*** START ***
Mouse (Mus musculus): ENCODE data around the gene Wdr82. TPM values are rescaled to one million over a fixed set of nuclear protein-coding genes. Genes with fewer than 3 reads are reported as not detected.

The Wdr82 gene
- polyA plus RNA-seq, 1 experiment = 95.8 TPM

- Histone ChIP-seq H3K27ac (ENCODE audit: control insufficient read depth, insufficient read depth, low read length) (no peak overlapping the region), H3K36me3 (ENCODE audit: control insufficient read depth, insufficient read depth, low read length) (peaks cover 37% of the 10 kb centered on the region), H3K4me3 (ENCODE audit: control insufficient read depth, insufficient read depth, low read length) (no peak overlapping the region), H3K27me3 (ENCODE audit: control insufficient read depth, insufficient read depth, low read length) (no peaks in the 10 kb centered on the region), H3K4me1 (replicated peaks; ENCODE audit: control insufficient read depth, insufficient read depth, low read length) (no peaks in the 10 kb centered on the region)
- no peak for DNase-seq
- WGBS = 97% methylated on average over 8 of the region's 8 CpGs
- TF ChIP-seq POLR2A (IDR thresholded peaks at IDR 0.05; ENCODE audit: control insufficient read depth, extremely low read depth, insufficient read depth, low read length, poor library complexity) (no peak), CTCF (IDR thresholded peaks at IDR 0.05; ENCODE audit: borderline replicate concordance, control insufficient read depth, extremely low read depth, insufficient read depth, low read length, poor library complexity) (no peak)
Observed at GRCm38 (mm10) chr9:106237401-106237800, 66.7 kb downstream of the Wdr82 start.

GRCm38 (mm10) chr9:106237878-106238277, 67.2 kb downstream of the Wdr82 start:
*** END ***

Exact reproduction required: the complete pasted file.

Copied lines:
Mouse (Mus musculus): ENCODE data around the gene Wdr82. TPM values are rescaled to one million over a fixed set of nuclear protein-coding genes. Genes with fewer than 3 reads are reported as not detected.

The Wdr82 gene
- polyA plus RNA-seq, 1 experiment = 95.8 TPM

- Histone ChIP-seq H3K27ac (ENCODE audit: control insufficient read depth, insufficient read depth, low read length) (no peak overlapping the region), H3K36me3 (ENCODE audit: control insufficient read depth, insufficient read depth, low read length) (peaks cover 37% of the 10 kb centered on the region), H3K4me3 (ENCODE audit: control insufficient read depth, insufficient read depth, low read length) (no peak overlapping the region), H3K27me3 (ENCODE audit: control insufficient read depth, insufficient read depth, low read length) (no peaks in the 10 kb centered on the region), H3K4me1 (replicated peaks; ENCODE audit: control insufficient read depth, insufficient read depth, low read length) (no peaks in the 10 kb centered on the region)
- no peak for DNase-seq
- WGBS = 97% methylated on average over 8 of the region's 8 CpGs
- TF ChIP-seq POLR2A (IDR thresholded peaks at IDR 0.05; ENCODE audit: control insufficient read depth, extremely low read depth, insufficient read depth, low read length, poor library complexity) (no peak), CTCF (IDR thresholded peaks at IDR 0.05; ENCODE audit: borderline replicate concordance, control insufficient read depth, extremely low read depth, insufficient read depth, low read length, poor library complexity) (no peak)
Observed at GRCm38 (mm10) chr9:106237401-106237800, 66.7 kb downstream of the Wdr82 start.

GRCm38 (mm10) chr9:106237878-106238277, 67.2 kb downstream of the Wdr82 start: